9. If we decide pads are too expensive and we must subsidize them, what happens when people demand food subsidies? What about medicine? Last I checked, it’s not common for people to die because they didn’t use sanitary pads but people sure die when they don’t eat or when they cannot afford medicine. So if you’re going to subsidize, why pads and not the others?
  10. Government is not there to lower the price of goods and services for anyone, least of all through subsidies. This is a terrible way to think about government and one of the reasons we are so poor. Government doesn’t produce anything, it taxes people or it borrows money. If the government owns oil resources it’s because it took them from the actual people who own it and claims to run it on behalf of Nigerians so it’s essentially a 100% tax. And when that is not enough, just like right now, it borrows. Our country borrows billions of dollars at high interest rates. Should that scarce money be used to invest in things that boost revenue and the economy, or spent on sanitary pads? This is not a moral argument, debt has to be paid back. So should it be used to produce returns or spent on pads?

I can go on and on and on. Consumptive subsidies are a terrible idea. I don’t know why we don’t learn this lesson. It’s not even about pads. It’s about the government using money that belongs to the whole country and should be used to boost the country on something like this.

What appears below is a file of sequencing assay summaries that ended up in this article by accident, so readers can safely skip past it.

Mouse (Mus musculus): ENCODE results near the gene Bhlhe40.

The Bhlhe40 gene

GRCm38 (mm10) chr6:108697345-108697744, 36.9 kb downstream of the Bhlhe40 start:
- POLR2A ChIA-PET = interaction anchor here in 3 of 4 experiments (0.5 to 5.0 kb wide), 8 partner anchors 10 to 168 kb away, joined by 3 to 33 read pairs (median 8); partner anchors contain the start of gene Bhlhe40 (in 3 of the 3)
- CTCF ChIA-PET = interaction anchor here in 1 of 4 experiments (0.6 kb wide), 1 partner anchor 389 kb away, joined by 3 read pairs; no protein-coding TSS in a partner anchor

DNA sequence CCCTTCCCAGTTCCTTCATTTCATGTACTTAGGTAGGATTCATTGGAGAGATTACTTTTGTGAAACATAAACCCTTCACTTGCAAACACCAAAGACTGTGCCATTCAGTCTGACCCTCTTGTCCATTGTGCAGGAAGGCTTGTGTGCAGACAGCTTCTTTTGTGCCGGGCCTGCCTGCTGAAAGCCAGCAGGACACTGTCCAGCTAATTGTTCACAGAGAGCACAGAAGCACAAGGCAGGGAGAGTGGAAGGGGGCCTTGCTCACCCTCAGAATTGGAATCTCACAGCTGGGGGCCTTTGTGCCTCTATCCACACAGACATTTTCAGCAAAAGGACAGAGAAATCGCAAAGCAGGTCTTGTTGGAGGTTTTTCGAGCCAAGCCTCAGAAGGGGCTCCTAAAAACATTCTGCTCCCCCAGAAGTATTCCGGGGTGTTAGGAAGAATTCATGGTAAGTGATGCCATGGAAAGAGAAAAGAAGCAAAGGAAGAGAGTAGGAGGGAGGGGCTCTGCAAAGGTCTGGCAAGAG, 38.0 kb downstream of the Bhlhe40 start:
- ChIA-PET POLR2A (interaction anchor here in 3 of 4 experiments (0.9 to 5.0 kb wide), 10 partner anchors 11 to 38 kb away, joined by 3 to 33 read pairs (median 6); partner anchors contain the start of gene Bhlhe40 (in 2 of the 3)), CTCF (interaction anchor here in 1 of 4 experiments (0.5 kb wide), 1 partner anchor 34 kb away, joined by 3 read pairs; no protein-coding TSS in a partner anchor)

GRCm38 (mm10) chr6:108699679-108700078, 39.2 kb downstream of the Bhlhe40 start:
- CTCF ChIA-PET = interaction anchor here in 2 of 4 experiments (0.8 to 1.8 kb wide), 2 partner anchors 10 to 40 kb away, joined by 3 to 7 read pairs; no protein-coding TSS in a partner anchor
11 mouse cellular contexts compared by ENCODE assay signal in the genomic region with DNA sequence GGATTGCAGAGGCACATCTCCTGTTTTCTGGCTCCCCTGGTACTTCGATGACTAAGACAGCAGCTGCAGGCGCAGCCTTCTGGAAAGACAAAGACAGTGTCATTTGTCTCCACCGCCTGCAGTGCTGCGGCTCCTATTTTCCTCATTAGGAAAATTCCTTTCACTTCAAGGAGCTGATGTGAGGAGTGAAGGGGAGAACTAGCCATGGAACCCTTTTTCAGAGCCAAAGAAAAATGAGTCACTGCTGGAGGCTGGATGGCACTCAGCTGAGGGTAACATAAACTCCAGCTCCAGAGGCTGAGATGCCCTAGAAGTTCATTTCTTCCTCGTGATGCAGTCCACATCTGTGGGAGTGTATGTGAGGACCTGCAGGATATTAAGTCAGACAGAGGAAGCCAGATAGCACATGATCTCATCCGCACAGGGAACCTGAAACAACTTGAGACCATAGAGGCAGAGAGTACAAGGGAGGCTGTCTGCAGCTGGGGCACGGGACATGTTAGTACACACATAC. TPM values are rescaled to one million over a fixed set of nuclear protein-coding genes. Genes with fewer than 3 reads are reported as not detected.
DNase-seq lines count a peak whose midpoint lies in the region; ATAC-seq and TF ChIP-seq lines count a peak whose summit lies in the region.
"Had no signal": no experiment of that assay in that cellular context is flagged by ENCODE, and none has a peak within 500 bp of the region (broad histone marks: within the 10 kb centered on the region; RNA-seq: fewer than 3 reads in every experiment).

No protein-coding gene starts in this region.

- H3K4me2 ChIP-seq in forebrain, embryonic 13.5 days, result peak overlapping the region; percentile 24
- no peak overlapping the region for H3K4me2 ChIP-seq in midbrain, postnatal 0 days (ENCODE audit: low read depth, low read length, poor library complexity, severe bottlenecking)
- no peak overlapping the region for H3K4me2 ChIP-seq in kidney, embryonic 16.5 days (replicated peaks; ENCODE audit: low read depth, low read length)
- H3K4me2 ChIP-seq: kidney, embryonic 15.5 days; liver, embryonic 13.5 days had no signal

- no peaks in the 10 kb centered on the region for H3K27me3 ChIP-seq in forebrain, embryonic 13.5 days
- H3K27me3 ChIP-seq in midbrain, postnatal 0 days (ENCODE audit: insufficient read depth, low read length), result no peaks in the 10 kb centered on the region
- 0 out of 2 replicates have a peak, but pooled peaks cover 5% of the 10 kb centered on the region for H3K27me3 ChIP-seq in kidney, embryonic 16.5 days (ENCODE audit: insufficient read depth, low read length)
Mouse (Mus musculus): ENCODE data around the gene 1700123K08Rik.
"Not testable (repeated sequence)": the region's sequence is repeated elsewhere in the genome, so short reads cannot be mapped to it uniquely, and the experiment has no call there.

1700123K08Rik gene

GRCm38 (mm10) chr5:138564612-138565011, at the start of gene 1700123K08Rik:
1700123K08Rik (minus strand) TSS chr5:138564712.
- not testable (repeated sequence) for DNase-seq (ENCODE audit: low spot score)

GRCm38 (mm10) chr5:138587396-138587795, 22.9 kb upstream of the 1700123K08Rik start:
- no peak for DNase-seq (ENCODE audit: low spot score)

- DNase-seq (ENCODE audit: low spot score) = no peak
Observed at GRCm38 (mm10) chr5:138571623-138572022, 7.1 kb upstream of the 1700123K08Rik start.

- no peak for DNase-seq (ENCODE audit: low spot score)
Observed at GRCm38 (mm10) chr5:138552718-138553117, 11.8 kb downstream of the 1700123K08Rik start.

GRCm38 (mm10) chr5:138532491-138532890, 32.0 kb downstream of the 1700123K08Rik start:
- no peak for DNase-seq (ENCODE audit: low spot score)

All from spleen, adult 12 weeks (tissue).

Now, like I referenced at the beginning of this post, I do care about this issue and believe that expensive sanitary pads should be made more accessible to the poorest women and girls in our society. But as the relative success of malaria medications, nets, anti retrovirals, condoms and more have shown, this is where charity does things that government should be doing. That is why I have to once again ask us as private citizens to spend our money and time in a good cause by donating and volunteering for FreeSanitaryPadNG.

Let’s support those who need help the most, and let the government focus on it’s job. Growing the country with the best use of it’s limited resources. Next person to talk about govt subsidies will catch hands since you all never learn. Since we are on the subject, here’s the latest on the government’s favorite subsidy program. Where do you think those billions of dollars are going to? Not your pocket, that’s for sure.

If you want to understand more why subsidies are bad, there’s a wealth of material on the subject. There’s also a wealth of material on the harms caused when a segment of the population corners government resources for itself no matter how well justified it is. The goal of making sanitary pads more accessible to all is a laudable one. Donate to it. 

Just don’t push it to government. That’s lazy and unproductive in the long run.

What do you think?

Fill in your details below or click an icon to log in:

WordPress.com Logo

You are commenting using your WordPress.com account. Log Out /  Change )

Google photo

You are commenting using your Google account. Log Out /  Change )

Twitter picture

You are commenting using your Twitter account. Log Out /  Change )

Facebook photo

You are commenting using your Facebook account. Log Out /  Change )

Connecting to %s